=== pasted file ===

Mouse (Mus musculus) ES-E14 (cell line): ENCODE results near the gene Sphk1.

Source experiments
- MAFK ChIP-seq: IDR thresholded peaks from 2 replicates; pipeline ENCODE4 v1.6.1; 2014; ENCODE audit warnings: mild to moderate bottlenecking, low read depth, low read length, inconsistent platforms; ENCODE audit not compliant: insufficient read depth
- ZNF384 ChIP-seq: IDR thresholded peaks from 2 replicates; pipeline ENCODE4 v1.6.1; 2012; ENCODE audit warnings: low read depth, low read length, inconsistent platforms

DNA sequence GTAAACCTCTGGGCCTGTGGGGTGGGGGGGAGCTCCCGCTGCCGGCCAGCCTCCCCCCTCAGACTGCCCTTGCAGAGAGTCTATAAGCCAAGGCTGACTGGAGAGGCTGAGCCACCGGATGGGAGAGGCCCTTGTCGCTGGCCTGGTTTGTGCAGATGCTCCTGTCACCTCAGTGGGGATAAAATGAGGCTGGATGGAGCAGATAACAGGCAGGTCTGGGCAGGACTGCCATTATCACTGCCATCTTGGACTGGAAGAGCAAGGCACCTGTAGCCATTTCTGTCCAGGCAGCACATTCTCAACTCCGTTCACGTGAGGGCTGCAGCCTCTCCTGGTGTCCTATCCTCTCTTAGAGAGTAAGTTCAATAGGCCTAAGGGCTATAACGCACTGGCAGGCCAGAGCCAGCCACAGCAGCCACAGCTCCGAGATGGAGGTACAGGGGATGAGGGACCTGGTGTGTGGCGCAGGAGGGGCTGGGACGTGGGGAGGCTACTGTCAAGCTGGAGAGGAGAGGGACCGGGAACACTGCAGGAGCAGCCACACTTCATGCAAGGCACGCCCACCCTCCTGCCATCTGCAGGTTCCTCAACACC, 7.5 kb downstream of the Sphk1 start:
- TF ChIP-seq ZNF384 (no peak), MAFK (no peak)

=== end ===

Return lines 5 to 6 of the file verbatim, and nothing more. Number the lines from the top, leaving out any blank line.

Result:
DNA sequence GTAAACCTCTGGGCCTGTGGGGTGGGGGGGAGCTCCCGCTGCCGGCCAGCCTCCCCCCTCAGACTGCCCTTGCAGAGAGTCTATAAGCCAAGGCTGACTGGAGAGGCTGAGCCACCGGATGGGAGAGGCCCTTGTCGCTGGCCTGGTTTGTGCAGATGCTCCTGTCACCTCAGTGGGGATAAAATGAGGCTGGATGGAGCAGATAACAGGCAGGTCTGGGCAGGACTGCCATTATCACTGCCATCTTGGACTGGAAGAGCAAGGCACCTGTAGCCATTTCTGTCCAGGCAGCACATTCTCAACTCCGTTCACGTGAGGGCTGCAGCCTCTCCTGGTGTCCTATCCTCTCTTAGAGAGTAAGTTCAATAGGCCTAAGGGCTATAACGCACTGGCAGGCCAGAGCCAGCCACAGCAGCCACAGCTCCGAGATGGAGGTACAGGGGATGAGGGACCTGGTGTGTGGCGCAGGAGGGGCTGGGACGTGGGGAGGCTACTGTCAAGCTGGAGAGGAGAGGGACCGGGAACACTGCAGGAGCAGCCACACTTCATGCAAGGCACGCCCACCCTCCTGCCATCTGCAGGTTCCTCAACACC, 7.5 kb downstream of the Sphk1 start:
- TF ChIP-seq ZNF384 (no peak), MAFK (no peak)